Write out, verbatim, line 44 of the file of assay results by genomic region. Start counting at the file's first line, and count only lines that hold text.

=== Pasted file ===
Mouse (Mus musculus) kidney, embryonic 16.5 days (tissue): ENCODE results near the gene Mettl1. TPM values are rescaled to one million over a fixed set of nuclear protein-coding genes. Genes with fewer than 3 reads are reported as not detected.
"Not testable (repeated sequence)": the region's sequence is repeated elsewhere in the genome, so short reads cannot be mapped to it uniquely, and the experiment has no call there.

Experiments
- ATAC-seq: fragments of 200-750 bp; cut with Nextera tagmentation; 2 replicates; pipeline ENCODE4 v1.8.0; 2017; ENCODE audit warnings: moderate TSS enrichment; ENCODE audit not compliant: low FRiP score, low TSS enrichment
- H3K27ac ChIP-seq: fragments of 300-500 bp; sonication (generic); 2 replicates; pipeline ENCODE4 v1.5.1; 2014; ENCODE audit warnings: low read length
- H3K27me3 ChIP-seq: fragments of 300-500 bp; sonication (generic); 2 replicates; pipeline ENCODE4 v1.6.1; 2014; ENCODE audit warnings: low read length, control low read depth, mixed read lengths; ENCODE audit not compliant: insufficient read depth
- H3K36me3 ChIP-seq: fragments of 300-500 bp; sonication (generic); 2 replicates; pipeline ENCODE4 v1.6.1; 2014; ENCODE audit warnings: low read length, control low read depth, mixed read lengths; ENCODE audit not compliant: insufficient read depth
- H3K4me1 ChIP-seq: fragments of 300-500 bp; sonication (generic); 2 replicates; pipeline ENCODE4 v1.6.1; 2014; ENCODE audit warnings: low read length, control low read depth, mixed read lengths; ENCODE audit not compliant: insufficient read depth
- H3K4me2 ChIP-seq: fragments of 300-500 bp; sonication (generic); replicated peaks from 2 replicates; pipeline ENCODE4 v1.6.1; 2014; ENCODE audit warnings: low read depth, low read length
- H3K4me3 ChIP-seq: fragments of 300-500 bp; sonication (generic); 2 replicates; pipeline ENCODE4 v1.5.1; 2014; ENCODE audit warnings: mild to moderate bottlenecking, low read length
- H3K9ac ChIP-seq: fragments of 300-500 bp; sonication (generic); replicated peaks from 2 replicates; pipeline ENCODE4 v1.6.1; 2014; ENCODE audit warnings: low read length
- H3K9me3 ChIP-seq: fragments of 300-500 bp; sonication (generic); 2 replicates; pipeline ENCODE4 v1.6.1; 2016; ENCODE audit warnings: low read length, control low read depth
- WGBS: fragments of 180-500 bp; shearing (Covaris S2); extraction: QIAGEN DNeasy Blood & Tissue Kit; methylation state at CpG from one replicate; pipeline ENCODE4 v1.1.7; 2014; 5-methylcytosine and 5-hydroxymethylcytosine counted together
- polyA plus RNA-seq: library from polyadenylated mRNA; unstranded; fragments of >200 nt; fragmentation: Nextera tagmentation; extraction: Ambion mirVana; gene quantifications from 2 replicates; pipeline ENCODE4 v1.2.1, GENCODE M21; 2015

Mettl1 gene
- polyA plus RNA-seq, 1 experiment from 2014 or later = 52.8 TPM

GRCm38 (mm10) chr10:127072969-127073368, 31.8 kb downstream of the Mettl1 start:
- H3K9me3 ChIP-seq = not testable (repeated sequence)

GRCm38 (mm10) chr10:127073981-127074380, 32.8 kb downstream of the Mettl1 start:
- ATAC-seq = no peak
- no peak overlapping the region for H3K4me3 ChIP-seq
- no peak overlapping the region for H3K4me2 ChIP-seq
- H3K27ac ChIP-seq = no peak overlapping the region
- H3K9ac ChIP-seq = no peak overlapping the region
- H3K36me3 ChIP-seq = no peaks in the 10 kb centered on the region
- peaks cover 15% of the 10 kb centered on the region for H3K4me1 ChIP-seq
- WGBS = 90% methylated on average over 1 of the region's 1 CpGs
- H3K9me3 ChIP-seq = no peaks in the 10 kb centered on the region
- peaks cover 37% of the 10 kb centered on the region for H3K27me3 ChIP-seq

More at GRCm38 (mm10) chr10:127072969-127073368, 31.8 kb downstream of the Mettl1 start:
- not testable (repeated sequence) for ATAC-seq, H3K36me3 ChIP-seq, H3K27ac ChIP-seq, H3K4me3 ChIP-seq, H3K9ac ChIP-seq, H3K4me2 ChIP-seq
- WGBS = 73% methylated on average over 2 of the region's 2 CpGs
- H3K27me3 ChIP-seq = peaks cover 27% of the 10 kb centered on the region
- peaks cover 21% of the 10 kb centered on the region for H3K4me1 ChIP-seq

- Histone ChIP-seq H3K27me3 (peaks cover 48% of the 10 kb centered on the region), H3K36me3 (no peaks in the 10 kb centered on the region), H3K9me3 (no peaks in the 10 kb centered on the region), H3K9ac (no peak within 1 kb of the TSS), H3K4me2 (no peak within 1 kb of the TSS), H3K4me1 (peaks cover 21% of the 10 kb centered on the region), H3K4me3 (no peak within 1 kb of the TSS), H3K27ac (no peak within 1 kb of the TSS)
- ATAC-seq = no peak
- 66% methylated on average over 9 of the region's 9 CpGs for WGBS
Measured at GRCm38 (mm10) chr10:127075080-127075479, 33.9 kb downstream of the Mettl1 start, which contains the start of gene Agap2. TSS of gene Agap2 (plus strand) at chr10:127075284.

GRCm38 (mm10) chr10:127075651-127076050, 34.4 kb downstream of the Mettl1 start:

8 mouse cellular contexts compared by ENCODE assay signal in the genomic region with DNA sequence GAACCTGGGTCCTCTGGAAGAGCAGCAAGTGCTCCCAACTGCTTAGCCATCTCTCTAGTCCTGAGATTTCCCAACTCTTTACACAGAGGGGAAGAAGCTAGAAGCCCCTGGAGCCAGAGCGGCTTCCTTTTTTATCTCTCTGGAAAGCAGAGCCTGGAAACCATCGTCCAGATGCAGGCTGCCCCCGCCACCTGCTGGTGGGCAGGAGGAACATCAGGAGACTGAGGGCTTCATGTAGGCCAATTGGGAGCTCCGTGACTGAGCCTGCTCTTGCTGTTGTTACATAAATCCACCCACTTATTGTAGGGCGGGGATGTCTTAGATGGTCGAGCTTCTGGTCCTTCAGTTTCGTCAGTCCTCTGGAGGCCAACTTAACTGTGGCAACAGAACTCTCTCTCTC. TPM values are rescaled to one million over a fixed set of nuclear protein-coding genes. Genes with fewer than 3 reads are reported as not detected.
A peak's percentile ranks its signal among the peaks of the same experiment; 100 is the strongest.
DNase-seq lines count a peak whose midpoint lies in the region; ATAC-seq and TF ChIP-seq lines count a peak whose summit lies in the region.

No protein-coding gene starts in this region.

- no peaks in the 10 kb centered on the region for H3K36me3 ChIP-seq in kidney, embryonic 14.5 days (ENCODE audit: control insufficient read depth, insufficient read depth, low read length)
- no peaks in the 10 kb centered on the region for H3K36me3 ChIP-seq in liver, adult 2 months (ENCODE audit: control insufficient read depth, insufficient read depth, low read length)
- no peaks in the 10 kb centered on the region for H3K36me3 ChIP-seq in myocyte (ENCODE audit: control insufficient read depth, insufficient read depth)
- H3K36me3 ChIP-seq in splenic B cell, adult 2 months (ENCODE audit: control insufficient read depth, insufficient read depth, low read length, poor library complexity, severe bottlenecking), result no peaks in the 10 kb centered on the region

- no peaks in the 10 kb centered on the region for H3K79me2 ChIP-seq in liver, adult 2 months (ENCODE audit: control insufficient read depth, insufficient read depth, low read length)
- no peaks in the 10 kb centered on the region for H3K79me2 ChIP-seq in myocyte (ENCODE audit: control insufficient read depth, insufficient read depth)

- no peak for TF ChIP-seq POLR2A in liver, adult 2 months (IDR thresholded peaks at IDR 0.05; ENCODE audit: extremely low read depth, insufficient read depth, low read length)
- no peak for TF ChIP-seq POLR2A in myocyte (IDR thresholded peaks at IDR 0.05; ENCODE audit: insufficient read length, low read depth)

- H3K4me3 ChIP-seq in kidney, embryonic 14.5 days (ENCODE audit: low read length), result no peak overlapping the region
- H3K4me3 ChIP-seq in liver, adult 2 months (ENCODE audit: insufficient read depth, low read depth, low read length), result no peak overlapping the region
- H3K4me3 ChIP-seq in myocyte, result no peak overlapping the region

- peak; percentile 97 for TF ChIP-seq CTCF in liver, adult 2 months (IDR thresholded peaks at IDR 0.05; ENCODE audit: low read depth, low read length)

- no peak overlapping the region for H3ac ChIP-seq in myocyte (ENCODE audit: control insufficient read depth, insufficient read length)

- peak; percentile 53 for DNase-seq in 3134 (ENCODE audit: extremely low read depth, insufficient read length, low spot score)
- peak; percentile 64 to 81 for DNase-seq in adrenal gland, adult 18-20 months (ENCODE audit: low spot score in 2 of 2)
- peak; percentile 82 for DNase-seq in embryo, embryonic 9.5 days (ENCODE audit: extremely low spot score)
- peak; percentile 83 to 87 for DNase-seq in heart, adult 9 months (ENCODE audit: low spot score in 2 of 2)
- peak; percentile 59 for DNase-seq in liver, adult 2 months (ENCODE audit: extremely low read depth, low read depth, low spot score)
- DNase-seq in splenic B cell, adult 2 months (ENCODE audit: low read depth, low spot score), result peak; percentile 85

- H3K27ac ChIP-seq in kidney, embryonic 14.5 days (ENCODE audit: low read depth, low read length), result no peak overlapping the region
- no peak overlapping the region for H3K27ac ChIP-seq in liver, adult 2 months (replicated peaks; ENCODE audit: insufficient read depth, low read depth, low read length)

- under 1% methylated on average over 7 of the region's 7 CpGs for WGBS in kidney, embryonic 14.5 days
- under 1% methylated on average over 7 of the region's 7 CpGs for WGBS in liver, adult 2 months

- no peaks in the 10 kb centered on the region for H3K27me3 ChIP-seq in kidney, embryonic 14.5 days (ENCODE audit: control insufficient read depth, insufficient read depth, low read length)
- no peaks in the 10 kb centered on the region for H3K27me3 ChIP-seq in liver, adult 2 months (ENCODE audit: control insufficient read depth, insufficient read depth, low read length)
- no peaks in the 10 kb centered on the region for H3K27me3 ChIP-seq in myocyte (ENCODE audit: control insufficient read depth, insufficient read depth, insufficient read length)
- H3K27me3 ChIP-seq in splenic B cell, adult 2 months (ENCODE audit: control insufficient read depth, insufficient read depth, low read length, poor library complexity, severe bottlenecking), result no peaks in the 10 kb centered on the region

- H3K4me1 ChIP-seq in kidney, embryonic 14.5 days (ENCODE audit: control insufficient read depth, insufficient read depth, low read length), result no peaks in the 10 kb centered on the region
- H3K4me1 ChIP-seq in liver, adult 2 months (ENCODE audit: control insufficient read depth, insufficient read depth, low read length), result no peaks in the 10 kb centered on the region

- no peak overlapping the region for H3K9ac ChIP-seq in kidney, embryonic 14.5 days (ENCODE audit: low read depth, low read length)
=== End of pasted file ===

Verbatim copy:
- no peaks in the 10 kb centered on the region for H3K36me3 ChIP-seq in kidney, embryonic 14.5 days (ENCODE audit: control insufficient read depth, insufficient read depth, low read length)